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Church denies trolling atheist Dawkins in post-stroke 'prayer' tweet

Church denies trolling atheist Dawkins in post-stroke 'prayer' tweet
The Church of England has defended a tweet asking people to pray for Richard Dawkins as sincere and not “trolling” after the renowned atheist suffered a stroke.

The tweet was sent Friday after news emerged of Dawkins’ stroke on February 5. It was quickly noticed with many questioning whether it was written with good or bad under the hashtag #PrayForDawkins.

In a statement from the Church released Saturday, it denied accusations of making the tweet with any negative or sarcastic intonations, claiming the heated response was due to a “misunderstanding of what prayer is.”

The tweet had been met with accusations of bad taste toward Dawkins, who was released from hospital after four days and is recovering at home.

Twitter users also defended the tweet, saying the prayer caused no harm and it was appropriate for the church to offer Dawkins its sympathy.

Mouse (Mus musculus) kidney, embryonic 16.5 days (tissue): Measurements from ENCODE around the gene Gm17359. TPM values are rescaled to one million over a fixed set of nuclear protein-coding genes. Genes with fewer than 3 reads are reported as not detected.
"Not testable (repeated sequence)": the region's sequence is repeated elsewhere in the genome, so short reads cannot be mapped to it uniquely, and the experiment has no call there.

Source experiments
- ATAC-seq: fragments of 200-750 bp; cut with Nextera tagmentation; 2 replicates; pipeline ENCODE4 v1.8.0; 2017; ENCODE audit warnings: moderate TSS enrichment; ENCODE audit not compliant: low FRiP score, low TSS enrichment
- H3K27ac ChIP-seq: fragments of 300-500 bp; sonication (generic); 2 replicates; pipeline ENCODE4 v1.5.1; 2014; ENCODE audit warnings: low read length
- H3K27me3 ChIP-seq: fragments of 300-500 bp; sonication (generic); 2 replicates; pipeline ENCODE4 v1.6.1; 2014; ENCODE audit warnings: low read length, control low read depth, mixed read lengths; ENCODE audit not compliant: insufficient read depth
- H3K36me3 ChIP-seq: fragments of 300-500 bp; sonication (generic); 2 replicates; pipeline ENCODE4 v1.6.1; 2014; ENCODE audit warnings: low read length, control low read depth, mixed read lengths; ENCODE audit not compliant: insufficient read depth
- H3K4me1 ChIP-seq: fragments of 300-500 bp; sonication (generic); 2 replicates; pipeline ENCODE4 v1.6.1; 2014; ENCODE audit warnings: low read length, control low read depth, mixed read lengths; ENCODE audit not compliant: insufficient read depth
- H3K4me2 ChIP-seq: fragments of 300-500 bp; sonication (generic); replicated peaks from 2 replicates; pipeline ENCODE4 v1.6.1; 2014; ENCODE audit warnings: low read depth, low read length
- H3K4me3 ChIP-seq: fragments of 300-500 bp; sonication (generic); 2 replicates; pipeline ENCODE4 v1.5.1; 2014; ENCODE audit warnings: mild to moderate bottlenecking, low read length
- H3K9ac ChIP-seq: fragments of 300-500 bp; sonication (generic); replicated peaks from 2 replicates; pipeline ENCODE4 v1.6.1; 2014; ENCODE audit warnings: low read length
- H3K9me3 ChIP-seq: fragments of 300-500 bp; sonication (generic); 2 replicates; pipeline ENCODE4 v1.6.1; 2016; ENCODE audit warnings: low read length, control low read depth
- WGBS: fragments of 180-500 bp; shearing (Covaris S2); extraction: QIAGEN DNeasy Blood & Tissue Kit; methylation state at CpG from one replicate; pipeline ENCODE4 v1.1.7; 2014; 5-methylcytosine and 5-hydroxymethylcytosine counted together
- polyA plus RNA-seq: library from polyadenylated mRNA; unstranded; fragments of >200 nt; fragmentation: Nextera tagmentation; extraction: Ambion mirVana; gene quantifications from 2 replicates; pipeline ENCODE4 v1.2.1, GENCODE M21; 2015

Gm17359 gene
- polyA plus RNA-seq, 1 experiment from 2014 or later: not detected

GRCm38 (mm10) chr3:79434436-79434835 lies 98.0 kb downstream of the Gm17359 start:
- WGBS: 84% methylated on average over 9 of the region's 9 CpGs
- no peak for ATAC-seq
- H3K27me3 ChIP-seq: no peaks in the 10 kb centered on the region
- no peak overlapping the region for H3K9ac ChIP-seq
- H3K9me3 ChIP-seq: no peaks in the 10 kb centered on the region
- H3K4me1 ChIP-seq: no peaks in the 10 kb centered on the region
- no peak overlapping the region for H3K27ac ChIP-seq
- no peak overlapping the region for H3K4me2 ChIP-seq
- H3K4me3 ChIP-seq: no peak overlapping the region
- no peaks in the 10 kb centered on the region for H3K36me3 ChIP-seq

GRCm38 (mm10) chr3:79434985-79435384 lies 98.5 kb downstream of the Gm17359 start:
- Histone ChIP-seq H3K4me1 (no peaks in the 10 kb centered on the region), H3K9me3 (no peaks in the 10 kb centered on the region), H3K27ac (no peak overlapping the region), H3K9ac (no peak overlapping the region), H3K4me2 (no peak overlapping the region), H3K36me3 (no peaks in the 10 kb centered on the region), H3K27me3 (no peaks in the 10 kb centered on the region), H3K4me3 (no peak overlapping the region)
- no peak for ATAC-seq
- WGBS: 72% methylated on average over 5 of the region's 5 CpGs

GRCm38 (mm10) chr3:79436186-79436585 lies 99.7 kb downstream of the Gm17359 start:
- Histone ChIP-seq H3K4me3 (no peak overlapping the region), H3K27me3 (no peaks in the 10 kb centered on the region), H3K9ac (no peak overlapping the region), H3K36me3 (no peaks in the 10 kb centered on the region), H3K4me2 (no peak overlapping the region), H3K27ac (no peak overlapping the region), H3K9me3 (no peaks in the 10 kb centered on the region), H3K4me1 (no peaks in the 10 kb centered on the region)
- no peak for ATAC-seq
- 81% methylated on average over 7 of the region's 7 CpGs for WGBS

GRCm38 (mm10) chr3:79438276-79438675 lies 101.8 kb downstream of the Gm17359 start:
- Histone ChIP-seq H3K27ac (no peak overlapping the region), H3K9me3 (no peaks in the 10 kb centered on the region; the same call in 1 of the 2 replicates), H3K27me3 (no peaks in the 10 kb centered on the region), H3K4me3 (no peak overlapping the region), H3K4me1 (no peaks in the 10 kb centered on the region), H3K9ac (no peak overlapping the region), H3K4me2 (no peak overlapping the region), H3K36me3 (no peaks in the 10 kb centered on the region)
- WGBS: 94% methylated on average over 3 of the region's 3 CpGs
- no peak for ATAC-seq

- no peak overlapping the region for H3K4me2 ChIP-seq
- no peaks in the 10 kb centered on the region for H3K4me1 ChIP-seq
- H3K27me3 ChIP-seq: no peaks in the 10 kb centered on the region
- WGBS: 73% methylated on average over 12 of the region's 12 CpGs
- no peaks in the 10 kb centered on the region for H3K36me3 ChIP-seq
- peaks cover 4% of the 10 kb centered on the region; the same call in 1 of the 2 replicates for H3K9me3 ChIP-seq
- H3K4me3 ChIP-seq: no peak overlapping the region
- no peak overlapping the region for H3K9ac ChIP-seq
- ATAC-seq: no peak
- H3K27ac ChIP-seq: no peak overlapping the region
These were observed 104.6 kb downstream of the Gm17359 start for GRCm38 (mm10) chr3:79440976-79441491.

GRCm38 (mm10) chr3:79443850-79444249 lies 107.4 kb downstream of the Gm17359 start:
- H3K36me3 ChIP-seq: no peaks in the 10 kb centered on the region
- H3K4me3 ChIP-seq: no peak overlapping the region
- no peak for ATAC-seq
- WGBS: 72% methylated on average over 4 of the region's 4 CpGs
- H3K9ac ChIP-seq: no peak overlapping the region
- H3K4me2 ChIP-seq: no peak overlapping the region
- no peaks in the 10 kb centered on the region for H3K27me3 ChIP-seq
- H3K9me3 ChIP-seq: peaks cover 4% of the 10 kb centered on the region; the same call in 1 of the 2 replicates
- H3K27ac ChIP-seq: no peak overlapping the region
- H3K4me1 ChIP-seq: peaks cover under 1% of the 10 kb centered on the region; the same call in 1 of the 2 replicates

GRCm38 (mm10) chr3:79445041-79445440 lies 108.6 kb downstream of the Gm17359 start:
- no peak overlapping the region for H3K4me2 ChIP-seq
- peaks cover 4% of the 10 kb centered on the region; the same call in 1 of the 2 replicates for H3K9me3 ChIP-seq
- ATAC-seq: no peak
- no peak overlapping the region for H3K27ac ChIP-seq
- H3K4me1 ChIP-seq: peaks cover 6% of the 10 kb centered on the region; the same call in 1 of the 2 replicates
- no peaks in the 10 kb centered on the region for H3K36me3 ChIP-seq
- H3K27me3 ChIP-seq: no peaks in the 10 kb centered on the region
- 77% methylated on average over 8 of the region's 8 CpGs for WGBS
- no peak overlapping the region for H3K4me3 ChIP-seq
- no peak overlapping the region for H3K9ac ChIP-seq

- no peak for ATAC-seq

In the Church of England’s statement, Dawkins is described as “absolutely delightful” and “endearing,” although they do admit to disagreeing with him on several occasions, including a recent tweet from Dawkins criticizing the appointment of creationist Dan Walker to host a breakfast show on BBC.

Dawkins did not mention the controversy in an audio statement released Saturday, in which he said his condition was improving after suffering a hemorrhagic stroke, “a pretty good one to have,” according to Dawkins.

In typical Dawkins fashion, he used the opportunity to speak less about his condition and more about the ingenuity of the human hand and its evolution now that the stroke has caused him to struggle to use buttons on his clothes.